Adam's Weekly Blog
As part of the BBC World News Horizons series we have visited some very...
As part of the BBC World News Horizons series we have visited some very influential people. We have flown to Seattle to meet Bill Gates, in Chicago we interviewed Richard Branson and in a farmer’s field in the Southern states of the USA we chatted to Howard Buffett.
In this programme have added to our billboard of billionaires an interview with a man who rarely speaks in public and yet is arguably the man with the most influence on any single country in the world. Whilst these things are hard to asses it is rumoured that he controls around 40% of the country’s major companies. The man is Carlos Slim and the country is Mexico.
He entered the Forbes top ten world’s richest people list in 2005, eventually topping it between 2010 and 2013, and has stayed within the top five ever since. His $50bn fortune and vast business empire, influential in every sector of the Mexican economy, makes him Forbes’ 15th most powerful person on the planet.
I had come to meet him to talk about the work of his charitable foundation. His office is in a rather non-descript building in Mexico City alongside a road so filled with traffic it resembles a parking lot more than a highway.
Dark suited men stand by large 4X4 cars near the underground entrance of the building and they quickly move behind pillars as we unloaded our cameras – cautious no doubt about being recorded.
After many security checks we are ushered to his office. To get there I passed a corridor filled with art works that wouldn’t have shamed a national art gallery. His own office is dominated by a large heavy wooden desk. Behind it hangs a huge oil painting and on the wall near it, is a framed poem by Khalil Gibran called The Garden of The Prophet.
When you are starting an interview it’s always good to find some point of connection. As it happens I know a little of the work of Gibran and struck up a conversation about the poet and his work.
This particular poem is all about the nature of nationhood. What makes a good country and what makes a bad one.
It begins with the lines:
“Pity the nation that acclaims the bully as hero,
and that deems the glittering conqueror bountiful.”
And goes on later to say:
“Pity the nation that raises not its voice
save when it walks in a funeral,
boasts not except among its ruins,
and will rebel not save when its neck is laid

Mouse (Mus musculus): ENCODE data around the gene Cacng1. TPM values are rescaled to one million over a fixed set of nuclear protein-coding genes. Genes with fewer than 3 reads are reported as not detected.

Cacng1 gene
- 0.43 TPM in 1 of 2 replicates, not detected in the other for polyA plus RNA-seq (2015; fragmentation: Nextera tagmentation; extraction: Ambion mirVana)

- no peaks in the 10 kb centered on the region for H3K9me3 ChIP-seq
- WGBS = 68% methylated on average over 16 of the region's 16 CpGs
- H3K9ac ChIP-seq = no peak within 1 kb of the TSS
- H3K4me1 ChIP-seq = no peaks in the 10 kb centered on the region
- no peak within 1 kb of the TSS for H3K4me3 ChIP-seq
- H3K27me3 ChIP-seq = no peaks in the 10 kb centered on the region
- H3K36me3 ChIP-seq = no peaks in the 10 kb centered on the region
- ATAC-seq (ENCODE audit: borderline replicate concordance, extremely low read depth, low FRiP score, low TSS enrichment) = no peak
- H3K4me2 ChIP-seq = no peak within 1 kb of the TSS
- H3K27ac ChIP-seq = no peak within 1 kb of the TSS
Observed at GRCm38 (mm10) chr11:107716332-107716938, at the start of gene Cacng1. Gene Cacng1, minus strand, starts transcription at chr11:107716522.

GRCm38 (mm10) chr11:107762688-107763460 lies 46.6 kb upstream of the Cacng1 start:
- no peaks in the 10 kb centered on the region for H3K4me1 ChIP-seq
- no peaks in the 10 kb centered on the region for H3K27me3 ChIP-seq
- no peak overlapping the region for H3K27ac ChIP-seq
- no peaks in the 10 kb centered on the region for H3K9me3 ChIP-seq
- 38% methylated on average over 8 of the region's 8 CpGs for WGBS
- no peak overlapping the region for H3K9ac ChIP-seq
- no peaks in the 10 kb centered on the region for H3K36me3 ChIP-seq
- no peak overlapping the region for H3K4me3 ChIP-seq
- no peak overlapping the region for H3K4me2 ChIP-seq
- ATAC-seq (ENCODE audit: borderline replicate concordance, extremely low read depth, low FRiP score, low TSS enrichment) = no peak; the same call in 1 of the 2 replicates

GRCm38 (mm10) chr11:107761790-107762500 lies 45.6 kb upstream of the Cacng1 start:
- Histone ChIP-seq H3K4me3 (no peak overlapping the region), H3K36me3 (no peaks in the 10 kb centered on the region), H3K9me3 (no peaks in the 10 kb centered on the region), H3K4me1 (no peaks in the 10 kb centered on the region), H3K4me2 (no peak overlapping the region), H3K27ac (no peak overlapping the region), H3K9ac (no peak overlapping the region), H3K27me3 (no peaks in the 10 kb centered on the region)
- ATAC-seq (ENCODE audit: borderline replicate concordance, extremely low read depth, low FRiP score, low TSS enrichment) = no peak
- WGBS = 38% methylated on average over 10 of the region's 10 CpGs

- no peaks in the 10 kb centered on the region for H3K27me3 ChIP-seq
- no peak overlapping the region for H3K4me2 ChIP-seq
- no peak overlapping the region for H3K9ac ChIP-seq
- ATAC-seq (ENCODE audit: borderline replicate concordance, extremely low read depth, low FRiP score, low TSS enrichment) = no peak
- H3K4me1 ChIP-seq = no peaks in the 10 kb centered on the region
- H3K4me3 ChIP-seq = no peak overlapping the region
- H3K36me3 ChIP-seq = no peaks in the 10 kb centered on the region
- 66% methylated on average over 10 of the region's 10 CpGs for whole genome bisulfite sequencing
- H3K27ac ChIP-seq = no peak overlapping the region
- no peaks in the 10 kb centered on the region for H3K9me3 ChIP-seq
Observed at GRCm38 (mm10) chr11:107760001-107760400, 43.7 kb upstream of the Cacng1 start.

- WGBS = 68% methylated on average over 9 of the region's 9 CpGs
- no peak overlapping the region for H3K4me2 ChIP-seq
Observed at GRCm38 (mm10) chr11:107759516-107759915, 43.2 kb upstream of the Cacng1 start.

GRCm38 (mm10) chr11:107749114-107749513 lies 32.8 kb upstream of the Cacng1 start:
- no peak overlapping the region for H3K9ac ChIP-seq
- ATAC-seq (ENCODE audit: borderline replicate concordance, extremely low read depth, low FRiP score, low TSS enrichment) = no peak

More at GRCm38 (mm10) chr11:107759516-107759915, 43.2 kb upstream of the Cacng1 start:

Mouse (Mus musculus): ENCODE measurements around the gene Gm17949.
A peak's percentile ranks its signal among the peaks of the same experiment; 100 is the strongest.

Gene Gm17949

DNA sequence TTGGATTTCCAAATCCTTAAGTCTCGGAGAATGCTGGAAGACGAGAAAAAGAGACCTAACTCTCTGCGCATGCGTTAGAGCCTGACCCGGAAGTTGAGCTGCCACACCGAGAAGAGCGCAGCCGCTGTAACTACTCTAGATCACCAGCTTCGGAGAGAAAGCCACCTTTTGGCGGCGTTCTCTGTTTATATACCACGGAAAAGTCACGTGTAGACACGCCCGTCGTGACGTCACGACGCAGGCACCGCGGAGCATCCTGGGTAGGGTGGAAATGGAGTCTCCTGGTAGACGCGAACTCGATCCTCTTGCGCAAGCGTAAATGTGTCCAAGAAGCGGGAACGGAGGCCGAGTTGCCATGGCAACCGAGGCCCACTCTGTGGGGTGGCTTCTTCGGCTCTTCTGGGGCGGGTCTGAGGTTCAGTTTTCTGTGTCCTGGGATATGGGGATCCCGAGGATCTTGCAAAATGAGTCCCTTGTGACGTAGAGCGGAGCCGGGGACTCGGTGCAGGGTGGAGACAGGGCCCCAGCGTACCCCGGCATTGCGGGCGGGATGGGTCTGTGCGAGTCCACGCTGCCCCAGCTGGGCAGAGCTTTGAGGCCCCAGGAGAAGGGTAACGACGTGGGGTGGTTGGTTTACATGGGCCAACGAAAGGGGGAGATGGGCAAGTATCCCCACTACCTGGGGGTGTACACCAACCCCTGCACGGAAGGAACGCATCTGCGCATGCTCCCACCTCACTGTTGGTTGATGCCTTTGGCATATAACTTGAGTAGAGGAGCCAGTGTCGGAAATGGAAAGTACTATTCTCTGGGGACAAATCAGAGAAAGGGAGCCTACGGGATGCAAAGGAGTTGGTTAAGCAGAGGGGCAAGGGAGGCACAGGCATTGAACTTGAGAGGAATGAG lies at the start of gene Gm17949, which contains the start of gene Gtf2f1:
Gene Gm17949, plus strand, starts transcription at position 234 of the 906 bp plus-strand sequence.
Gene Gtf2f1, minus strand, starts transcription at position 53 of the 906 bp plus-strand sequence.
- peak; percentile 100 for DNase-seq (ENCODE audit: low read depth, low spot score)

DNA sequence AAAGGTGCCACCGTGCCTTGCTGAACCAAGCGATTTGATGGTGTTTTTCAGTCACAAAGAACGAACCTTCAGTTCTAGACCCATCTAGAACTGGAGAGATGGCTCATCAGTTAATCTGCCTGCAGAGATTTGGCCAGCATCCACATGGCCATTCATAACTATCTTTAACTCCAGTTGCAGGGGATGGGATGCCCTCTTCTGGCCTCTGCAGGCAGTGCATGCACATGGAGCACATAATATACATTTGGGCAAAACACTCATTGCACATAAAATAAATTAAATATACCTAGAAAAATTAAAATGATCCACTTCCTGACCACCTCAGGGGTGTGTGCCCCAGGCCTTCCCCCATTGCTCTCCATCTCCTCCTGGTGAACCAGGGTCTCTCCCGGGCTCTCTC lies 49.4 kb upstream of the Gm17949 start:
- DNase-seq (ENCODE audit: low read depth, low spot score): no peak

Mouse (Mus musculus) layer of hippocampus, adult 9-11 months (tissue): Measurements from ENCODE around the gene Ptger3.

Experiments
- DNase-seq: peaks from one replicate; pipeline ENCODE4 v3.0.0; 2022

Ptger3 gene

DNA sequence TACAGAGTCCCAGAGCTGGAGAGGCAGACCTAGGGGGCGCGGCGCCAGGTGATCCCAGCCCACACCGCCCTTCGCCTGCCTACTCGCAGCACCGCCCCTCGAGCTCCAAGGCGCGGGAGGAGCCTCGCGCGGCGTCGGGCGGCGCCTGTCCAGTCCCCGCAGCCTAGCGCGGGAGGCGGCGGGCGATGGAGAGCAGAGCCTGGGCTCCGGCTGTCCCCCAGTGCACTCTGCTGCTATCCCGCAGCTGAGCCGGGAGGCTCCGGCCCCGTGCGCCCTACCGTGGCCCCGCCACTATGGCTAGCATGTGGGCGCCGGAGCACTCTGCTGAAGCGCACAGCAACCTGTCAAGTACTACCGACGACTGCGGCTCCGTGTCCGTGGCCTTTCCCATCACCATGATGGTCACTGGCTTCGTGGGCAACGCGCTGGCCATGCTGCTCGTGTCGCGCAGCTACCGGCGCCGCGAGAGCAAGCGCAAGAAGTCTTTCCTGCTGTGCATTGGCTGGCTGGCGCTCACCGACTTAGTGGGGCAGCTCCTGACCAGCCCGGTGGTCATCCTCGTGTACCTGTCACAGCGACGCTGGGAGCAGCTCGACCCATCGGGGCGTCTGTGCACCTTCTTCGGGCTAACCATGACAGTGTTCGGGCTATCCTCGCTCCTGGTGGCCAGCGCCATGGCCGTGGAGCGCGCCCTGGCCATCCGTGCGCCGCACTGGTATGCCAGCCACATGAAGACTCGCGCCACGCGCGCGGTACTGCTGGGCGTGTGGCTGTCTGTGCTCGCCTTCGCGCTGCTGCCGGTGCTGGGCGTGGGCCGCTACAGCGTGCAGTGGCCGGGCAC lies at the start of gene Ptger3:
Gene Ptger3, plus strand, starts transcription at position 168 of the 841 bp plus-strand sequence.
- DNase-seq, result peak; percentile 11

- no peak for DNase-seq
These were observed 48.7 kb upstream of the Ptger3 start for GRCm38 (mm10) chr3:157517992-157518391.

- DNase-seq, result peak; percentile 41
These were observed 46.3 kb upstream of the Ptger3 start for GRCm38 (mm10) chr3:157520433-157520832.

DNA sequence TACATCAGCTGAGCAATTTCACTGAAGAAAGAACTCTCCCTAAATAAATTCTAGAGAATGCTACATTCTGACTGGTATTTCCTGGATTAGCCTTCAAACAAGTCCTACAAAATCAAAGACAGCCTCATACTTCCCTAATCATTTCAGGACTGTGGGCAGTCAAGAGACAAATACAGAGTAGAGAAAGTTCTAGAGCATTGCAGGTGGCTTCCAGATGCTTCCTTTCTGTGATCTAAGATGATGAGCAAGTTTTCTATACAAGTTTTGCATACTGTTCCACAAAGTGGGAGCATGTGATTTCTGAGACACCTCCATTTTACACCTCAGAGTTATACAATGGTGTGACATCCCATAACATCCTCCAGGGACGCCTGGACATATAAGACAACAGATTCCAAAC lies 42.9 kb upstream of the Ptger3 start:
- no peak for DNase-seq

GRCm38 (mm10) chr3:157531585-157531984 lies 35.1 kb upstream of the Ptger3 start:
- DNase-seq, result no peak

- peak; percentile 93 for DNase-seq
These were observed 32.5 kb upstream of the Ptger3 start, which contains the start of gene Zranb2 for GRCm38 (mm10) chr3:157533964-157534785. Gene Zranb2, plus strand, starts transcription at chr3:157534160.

between the sword and the block.”
In a room which draws one’s eye to the art – there was only one poem. If a man chooses to put a single poem on his wall, it must have some special meaning.
The poet Gibran was born in Lebanon, just as Carlos Slim’s father was. And almost before the cameras start rolling Carlos started talking about immigration and the great damage he believes is being done to Mexico as many of its talented youth leave for richer economies.
He spoke passionately about the need to create a better country that people didn’t want to leave:
“What we need is to create opportunities for the people. Well, talking about Mexicans in the US is a pity because we are losing the best Mexicans. The people that emigrate, Mexicans or wherever, is people without any fear, with a lot of courage that go to a new place without the language many times to work hard.
And we are losing them because we are not giving them the opportunities. You need to have social programs looking to create a good health, a good education for some temporal situations to alleviate the problems but you cannot make that forever. You need to give the possibility and the opportunities for people to work.”
Carlos is an unassuming quiet man and I was surprised that he seemed nervous or at least cautious of our interview. But he was welcoming and warm and we had a great afternoon together.
Looking at his desk, we noticed the absence of any computer. Asking about it, he told me he writes everything by hand. He has a tablet, he says, but he mainly uses that for games.
But when you are one of the world’s richest people – I suppose you need a computer, you have others to use that sort of thing for you.